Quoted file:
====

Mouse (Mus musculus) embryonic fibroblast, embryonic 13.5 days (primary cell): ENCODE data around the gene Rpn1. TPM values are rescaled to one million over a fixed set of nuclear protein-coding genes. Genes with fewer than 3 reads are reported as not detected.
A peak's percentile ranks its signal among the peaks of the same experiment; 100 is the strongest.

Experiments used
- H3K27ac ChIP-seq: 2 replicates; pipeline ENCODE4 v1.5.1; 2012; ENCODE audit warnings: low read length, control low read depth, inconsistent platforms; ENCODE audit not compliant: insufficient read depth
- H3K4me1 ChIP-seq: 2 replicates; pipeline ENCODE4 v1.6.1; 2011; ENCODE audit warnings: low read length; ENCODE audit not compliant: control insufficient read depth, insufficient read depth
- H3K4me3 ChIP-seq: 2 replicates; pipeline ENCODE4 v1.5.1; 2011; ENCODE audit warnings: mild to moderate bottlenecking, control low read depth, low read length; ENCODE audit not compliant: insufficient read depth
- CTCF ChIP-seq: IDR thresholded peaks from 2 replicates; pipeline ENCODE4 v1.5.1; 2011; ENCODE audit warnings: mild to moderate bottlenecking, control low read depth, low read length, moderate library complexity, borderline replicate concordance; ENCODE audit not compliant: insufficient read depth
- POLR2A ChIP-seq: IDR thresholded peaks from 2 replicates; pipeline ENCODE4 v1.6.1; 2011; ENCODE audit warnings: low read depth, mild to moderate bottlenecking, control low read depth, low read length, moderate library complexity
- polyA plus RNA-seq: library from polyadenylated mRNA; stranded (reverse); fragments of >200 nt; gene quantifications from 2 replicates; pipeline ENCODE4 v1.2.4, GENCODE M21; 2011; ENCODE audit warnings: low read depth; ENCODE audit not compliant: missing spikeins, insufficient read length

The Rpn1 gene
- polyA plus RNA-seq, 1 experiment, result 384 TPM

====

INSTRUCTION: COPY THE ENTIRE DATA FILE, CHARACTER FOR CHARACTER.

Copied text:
Mouse (Mus musculus) embryonic fibroblast, embryonic 13.5 days (primary cell): ENCODE data around the gene Rpn1. TPM values are rescaled to one million over a fixed set of nuclear protein-coding genes. Genes with fewer than 3 reads are reported as not detected.
A peak's percentile ranks its signal among the peaks of the same experiment; 100 is the strongest.

Experiments used
- H3K27ac ChIP-seq: 2 replicates; pipeline ENCODE4 v1.5.1; 2012; ENCODE audit warnings: low read length, control low read depth, inconsistent platforms; ENCODE audit not compliant: insufficient read depth
- H3K4me1 ChIP-seq: 2 replicates; pipeline ENCODE4 v1.6.1; 2011; ENCODE audit warnings: low read length; ENCODE audit not compliant: control insufficient read depth, insufficient read depth
- H3K4me3 ChIP-seq: 2 replicates; pipeline ENCODE4 v1.5.1; 2011; ENCODE audit warnings: mild to moderate bottlenecking, control low read depth, low read length; ENCODE audit not compliant: insufficient read depth
- CTCF ChIP-seq: IDR thresholded peaks from 2 replicates; pipeline ENCODE4 v1.5.1; 2011; ENCODE audit warnings: mild to moderate bottlenecking, control low read depth, low read length, moderate library complexity, borderline replicate concordance; ENCODE audit not compliant: insufficient read depth
- POLR2A ChIP-seq: IDR thresholded peaks from 2 replicates; pipeline ENCODE4 v1.6.1; 2011; ENCODE audit warnings: low read depth, mild to moderate bottlenecking, control low read depth, low read length, moderate library complexity
- polyA plus RNA-seq: library from polyadenylated mRNA; stranded (reverse); fragments of >200 nt; gene quantifications from 2 replicates; pipeline ENCODE4 v1.2.4, GENCODE M21; 2011; ENCODE audit warnings: low read depth; ENCODE audit not compliant: missing spikeins, insufficient read length

The Rpn1 gene
- polyA plus RNA-seq, 1 experiment, result 384 TPM